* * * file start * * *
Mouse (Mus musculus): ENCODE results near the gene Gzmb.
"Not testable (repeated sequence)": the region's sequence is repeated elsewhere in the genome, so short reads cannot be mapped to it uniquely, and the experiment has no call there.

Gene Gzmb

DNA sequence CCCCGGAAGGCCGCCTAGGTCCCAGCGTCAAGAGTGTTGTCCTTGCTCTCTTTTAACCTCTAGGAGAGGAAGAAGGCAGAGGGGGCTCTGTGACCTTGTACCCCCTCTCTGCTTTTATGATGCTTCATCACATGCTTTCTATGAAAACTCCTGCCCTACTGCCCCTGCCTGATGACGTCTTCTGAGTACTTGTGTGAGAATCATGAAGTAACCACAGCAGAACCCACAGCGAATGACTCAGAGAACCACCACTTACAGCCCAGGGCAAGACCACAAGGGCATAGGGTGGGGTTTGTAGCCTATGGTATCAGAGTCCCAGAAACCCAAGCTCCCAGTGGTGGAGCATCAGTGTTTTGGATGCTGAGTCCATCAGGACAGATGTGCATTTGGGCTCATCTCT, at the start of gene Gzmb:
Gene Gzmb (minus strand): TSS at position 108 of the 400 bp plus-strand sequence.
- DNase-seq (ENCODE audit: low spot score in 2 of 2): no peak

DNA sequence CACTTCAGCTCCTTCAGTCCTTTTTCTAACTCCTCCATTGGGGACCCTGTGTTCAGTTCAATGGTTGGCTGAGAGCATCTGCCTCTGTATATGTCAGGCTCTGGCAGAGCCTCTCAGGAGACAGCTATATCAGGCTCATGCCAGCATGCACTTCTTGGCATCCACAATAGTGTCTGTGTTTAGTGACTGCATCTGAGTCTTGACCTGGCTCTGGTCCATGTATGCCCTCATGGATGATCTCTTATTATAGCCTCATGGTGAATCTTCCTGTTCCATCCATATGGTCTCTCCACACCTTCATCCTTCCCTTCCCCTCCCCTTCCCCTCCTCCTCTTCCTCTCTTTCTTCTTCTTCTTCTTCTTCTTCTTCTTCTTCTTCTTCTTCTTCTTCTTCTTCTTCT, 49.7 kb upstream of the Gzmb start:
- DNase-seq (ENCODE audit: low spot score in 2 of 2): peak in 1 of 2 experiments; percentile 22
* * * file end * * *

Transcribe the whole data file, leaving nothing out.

Mouse (Mus musculus): ENCODE results near the gene Gzmb.
"Not testable (repeated sequence)": the region's sequence is repeated elsewhere in the genome, so short reads cannot be mapped to it uniquely, and the experiment has no call there.

Gene Gzmb

DNA sequence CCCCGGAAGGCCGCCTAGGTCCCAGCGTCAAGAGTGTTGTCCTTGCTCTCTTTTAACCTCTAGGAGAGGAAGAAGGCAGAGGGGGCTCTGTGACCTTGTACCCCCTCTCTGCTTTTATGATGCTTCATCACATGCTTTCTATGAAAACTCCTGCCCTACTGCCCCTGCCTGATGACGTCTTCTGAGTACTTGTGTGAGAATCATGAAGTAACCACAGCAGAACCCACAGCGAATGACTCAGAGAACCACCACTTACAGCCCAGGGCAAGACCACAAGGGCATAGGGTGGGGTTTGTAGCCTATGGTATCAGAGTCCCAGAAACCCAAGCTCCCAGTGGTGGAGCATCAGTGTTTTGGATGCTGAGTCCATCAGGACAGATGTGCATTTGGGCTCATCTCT, at the start of gene Gzmb:
Gene Gzmb (minus strand): TSS at position 108 of the 400 bp plus-strand sequence.
- DNase-seq (ENCODE audit: low spot score in 2 of 2): no peak

DNA sequence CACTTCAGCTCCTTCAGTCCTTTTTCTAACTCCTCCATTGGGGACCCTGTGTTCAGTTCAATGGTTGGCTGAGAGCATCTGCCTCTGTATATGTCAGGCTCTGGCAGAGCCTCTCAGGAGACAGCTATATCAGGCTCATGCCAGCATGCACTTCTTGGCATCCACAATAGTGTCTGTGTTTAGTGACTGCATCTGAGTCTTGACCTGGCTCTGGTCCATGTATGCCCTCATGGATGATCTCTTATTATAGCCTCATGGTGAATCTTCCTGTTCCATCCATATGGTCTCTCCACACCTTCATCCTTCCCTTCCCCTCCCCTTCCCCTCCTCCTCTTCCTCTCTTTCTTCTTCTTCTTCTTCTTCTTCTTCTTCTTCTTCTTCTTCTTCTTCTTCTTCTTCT, 49.7 kb upstream of the Gzmb start:
- DNase-seq (ENCODE audit: low spot score in 2 of 2): peak in 1 of 2 experiments; percentile 22